Focus on your strengths—not weaknesses! How many times have you heard that line? I can’t be the first to say it to you. So, why don’t you do it? Is it because it sounds like mom telling you to wear sunscreen or dad yelling to put on your seat belt?
Well, mom and dad were right about that and I am right about focusing on your strengths.
But just accepting that as truth doesn’t make you focus on those strengths. Because those are just words. Saying those words doesn’t show you how to focus on those strengths, help you understand why that’s important, or discover if you know what your strengths even are! Only when you do some hardcore strength training—no excuses!—and better understand who you are do you start to create real personal relevance. Which is why time with our launchbox clients—individual and corporate—starts with a personal strengths assessment.
But there’s another reason why focusing on your strengths is so important: to help you kick ass the right way. That’s right: Kick. Ass. Not kick someone else’s ass. You’ve been doing that with your millennials and likely all your people the wrong way for too long. That’s why you are chasing relevance with them.
Getting comfortable with your strengths is as basic as it gets for both kicking ass and understanding and finding relevance, because it forces you to go follow your true nature. It’s like that quote that some attribute to Einstein but is actually just a self-help line from the 1970s: “Everybody is a genius. But if you judge a fish by its ability to climb a tree, it will live its whole life believing that it is stupid.”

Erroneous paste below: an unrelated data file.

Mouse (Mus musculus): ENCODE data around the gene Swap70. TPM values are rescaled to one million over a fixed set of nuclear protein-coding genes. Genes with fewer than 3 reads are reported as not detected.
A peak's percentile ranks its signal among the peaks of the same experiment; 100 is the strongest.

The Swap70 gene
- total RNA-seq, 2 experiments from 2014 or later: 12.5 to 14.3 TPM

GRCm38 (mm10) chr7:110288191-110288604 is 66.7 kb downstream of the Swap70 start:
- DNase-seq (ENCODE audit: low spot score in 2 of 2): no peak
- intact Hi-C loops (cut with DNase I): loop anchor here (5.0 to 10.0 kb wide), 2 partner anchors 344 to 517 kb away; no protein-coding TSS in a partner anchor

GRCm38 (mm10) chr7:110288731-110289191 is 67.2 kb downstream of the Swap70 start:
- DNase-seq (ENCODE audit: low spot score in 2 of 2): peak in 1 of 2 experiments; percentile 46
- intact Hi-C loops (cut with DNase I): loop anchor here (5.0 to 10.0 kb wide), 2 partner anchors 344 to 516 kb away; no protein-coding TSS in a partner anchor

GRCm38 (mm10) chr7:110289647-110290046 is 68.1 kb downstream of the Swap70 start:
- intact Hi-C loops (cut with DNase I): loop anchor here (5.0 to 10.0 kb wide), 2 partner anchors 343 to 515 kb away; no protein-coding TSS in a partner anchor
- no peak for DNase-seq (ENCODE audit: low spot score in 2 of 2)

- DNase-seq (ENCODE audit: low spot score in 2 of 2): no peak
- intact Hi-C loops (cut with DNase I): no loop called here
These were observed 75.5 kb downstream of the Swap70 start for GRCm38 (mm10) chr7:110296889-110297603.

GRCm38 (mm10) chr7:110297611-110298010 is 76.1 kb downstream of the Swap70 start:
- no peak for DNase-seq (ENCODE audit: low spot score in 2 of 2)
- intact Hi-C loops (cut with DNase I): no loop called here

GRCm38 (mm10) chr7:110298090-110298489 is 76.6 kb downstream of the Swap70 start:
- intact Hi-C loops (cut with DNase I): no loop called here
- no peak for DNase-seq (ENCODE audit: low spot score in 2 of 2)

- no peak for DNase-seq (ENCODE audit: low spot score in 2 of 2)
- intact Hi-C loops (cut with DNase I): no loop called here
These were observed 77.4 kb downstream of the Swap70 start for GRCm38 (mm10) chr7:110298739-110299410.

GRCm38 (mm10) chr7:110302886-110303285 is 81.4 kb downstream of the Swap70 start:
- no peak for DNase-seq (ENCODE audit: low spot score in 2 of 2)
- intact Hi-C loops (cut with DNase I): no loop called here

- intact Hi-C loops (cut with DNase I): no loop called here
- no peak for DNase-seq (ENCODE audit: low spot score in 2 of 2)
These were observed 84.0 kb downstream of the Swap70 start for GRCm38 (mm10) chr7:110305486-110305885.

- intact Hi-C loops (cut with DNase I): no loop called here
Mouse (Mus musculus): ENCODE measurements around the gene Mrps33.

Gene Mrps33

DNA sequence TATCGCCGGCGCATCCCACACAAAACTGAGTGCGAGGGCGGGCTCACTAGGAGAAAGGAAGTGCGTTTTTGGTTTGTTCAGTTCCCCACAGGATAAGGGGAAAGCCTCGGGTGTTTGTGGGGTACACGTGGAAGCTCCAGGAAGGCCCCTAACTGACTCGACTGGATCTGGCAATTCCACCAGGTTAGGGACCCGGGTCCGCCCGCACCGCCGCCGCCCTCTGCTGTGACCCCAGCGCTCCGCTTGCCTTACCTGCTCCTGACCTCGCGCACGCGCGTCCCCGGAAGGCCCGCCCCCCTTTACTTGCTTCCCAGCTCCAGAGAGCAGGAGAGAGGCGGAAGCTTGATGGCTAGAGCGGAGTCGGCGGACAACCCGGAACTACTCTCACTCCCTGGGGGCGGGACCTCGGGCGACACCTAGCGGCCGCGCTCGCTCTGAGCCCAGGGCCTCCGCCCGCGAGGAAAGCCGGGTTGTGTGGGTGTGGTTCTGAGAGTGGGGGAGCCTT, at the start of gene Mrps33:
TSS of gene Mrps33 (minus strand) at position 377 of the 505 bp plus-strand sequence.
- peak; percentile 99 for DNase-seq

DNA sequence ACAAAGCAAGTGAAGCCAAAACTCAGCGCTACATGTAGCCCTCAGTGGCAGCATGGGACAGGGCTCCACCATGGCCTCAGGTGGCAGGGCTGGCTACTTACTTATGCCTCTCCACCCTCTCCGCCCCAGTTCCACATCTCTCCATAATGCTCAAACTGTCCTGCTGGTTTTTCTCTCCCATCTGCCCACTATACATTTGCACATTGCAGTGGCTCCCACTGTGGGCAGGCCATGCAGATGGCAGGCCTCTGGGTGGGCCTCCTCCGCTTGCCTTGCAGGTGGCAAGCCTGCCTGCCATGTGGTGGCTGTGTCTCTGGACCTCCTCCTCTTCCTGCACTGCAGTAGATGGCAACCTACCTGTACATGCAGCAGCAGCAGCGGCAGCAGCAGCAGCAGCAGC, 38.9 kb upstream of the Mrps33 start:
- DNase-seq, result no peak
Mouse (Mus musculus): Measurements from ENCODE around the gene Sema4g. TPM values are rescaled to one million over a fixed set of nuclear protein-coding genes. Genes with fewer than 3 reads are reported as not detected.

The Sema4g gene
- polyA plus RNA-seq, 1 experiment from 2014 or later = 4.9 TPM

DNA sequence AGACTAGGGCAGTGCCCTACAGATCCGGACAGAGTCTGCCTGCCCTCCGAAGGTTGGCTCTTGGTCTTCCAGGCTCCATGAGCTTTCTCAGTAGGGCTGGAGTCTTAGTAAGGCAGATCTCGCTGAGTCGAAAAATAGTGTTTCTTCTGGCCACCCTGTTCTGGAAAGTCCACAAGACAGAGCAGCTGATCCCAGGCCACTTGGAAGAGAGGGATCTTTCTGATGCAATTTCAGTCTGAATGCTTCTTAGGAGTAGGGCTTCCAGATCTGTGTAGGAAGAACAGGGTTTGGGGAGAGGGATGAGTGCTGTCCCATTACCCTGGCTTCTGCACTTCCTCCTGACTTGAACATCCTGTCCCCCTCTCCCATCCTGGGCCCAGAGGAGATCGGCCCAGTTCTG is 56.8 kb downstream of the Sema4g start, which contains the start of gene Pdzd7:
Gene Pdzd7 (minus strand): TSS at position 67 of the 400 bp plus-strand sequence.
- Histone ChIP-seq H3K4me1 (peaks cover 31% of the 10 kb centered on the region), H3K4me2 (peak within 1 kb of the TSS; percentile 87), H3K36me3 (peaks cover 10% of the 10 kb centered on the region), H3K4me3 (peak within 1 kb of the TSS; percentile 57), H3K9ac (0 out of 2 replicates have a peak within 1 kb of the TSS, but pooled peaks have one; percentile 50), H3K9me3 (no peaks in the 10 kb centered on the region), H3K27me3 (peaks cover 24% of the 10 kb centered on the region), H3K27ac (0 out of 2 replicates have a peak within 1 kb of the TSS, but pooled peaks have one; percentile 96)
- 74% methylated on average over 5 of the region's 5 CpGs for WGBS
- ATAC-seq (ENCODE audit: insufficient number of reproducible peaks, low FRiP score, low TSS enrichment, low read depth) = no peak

I agree! Don’t apologize for who you are because you can’t be who you are not.
But you know what is even more stupid? Being a fish and thinking you can climb a tree. Maybe you are terrible at something because you are working from a point of weakness rather than strength. And you know what is even more stupid and alarming than being a fish and thinking you can climb a tree? Not knowing whether you are a fish or something else. That’s what you’re doing by not knowing and using your strengths—a crucial step that combines with the next steps we outline to articulate your personal value.
And its starts with asking yourself:
1. Where do I kick ass?
2. I could kick more ass if . . .
3. Where do I wish I kicked ass?
I want you to kick ass to find your own relevance and purpose in everything you do by not only understanding your strengths but also making a commitment to lead from those strengths. That’s how you deliver value to yourself and others in a way that makes a real, quantifiable difference to everyone you touch. That’s the first step to becoming the leader and manager you were meant to be and leveraging your strengths and others’.